Tuesday, July 28, 2009

Climate & Health Care: When Solutions Become the Problems

My dad had a saying, “Don’t let today’s solutions become tomorrow’s problems.” His point: know what you’re doing and don’t do anything to make matters worse.

As Congress sputters on the President’s health care and climate initiatives, I thought about dad’s advice but concluded that to be applicable to the President’s situation there needs to be a corollary: “don’t let the solution become today’s problem.”

There are a lot of similarities between health care and climate initiatives. Both are major, “changing-life-as-we-know-it” initiatives affecting all Americans with a lot of very complicated moving pieces and competing interests.

Candidly, I agree with President Obama that America should do something to address greenhouse gas emissions (GHGs) and the rising costs of health care.

The problem is that the President’s solutions have become problems and, perhaps, even bigger problems then the problems they are designed to solve. One reason is that the President and Democratic Congressional leaders are trying to convince us that their solutions are cost-free and easy. This just doesn’t pass the laugh test. Americans are used to their political leaders stretching reality, but that stretch has to be within the realm of common sense credibility. And, it’s just not credible to say that we can reduce GHGs without increasing the cost of energy or that health care coverage can be expanded without increasing the amount of money government takes from us.

Another reason the President’s solutions have become the problem is their complexity. The President’s climate and health care initiatives are both mammoth pieces of legislation that most people haven’t read, let alone understand what they do or how they will do it. Obviously, some will lose; some will win; and some will win and lose at the same time. Americans don’t need to know everything about every piece of legislation and are used to (and willing to) make these kinds of trade-offs. But, we need to understand the broad themes and how they are likely to affect us. Unfortunately, the size and complexity of the initiatives prevent such understanding, leaving him unacceptably saying, “trust us, we’re the government, we know what we’re doing and we’re here to help.” No wonder the thinking, swing members of the Congress are balking.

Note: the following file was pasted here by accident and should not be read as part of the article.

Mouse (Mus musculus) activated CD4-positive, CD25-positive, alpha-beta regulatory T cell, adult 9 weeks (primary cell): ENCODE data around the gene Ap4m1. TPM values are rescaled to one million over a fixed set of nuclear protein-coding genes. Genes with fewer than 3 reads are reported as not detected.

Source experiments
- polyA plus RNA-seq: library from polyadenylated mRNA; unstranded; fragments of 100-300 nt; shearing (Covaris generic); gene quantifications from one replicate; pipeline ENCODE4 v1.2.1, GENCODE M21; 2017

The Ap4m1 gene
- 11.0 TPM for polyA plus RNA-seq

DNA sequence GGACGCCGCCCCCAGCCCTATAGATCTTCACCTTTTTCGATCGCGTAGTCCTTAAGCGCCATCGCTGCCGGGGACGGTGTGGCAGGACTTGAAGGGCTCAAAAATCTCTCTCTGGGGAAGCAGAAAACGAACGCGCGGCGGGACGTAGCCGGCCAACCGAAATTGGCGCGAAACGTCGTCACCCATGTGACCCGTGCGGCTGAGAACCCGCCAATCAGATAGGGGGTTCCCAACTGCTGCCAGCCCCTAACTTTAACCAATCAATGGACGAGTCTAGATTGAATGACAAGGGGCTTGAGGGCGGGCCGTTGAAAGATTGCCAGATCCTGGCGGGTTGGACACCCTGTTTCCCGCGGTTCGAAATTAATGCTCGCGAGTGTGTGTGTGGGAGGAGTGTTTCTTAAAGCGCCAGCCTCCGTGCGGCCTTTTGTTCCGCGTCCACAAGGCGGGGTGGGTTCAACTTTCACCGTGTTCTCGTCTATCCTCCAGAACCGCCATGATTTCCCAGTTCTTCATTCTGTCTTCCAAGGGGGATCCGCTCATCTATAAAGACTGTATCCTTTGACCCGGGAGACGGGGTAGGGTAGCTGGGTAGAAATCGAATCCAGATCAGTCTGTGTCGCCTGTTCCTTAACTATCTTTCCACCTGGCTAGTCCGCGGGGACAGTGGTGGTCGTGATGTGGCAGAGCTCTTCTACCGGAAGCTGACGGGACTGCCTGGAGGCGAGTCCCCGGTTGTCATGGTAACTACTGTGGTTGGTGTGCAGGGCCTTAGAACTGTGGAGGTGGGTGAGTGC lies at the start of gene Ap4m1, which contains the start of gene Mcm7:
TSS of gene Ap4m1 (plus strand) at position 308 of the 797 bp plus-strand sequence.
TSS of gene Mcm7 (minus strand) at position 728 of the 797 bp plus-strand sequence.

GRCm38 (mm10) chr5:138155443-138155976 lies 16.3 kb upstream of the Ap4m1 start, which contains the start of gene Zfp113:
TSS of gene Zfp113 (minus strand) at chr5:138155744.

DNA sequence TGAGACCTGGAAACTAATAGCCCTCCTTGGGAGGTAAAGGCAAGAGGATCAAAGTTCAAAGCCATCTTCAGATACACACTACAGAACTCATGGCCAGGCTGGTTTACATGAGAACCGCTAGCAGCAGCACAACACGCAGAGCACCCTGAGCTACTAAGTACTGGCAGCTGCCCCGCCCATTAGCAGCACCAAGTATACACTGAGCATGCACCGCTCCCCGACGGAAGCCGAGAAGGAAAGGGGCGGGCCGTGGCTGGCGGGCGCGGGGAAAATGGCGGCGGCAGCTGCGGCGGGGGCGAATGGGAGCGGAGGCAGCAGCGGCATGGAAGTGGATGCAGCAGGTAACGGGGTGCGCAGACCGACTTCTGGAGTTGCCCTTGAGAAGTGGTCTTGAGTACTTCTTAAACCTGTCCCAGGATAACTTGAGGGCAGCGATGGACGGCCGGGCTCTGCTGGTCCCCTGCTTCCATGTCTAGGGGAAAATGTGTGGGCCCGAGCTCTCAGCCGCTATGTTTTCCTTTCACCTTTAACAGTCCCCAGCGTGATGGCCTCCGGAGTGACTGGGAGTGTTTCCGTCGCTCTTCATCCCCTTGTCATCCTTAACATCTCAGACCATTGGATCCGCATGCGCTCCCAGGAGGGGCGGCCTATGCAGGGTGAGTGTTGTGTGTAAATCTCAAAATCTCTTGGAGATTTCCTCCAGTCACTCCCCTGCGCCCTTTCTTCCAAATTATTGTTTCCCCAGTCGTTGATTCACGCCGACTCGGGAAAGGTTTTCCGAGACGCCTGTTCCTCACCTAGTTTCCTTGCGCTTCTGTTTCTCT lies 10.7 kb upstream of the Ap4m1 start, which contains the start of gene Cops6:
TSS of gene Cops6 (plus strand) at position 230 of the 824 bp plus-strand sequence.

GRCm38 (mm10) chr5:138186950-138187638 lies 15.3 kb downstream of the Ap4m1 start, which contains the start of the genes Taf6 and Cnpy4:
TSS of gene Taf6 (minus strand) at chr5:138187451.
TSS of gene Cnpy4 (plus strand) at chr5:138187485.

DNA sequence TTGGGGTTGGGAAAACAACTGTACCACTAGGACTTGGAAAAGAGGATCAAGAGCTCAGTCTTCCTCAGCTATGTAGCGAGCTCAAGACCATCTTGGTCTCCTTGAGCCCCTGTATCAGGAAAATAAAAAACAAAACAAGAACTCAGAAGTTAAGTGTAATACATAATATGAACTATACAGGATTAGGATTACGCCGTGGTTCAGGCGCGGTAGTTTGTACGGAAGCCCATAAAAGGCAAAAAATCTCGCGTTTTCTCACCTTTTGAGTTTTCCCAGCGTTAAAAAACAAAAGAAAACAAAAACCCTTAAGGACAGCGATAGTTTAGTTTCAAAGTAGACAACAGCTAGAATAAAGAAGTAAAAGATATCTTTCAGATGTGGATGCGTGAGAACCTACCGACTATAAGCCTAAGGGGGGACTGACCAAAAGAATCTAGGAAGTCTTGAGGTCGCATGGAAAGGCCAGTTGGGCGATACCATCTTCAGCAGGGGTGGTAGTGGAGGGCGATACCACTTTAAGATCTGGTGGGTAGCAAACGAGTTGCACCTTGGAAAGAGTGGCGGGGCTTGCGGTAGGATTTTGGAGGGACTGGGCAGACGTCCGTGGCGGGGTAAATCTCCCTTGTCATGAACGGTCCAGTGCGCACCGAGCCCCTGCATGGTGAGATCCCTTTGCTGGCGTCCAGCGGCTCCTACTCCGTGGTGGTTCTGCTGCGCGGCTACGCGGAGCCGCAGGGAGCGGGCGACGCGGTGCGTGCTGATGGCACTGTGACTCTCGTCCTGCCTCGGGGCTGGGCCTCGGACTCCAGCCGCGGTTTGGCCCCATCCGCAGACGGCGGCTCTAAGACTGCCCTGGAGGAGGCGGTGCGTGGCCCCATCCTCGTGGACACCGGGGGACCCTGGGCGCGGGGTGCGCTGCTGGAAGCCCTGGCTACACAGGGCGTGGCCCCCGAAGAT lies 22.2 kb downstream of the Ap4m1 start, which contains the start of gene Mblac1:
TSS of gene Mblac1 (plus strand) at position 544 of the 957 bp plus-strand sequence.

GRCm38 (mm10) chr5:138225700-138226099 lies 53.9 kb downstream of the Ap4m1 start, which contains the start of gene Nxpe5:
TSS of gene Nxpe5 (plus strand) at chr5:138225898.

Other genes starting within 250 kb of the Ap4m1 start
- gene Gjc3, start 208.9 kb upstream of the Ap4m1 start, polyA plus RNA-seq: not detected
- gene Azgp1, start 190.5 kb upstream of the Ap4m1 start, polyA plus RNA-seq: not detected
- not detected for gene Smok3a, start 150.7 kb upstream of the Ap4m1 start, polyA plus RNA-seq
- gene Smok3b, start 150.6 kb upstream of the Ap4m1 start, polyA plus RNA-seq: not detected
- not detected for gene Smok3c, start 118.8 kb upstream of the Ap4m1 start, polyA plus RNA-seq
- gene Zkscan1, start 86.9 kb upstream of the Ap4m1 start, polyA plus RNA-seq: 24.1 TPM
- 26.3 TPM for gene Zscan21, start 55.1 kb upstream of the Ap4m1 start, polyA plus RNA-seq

The third reason his solutions have become the problem is the speed he is pushing them. Again, I turn to one of dad’s sayings: “If you don’t have time to do it right the first time, why do you think you’ll have time to fix it the second time?” It was his version of “haste makes waste.” The President wants to make major changes to three of the biggest sectors of the economy (energy, health care and financial services) in less than 12 months. That’s fast; too fast…it’s turned the solution into the problem.

For many, most, the President has won the argument that climate and health care are problems that deserve solutions. But his solutions have become problems. His best course is to slow things down, skinny the bills and focus on improving one or two high leverage elements in each topic and make sure the substance of the efforts match the low-cost rhetoric. For energy, that means focusing on promoting more renewables, enhancing our energy efficiency efforts, and growing the nuclear industry. As for climate? These first items will make a big dent in emissions. In the meantime, spend the intervening time getting an international GHGs reduction agreement and think through how to implement a cap-and-trade program and the other regulatory tools…perhaps a Blue Ribbon Task Force could be convened.

No comments:

Post a Comment

We welcome your comments about today’s important energy issues.

Please keep in mind that comments will be reviewed before posting. Any comments that include offensive language, personal attacks, or statements that could be interpreted as hatred or harassment will not be posted.

Thank you for helping us keep InsideEnergy.com an informative, thought-provoking site.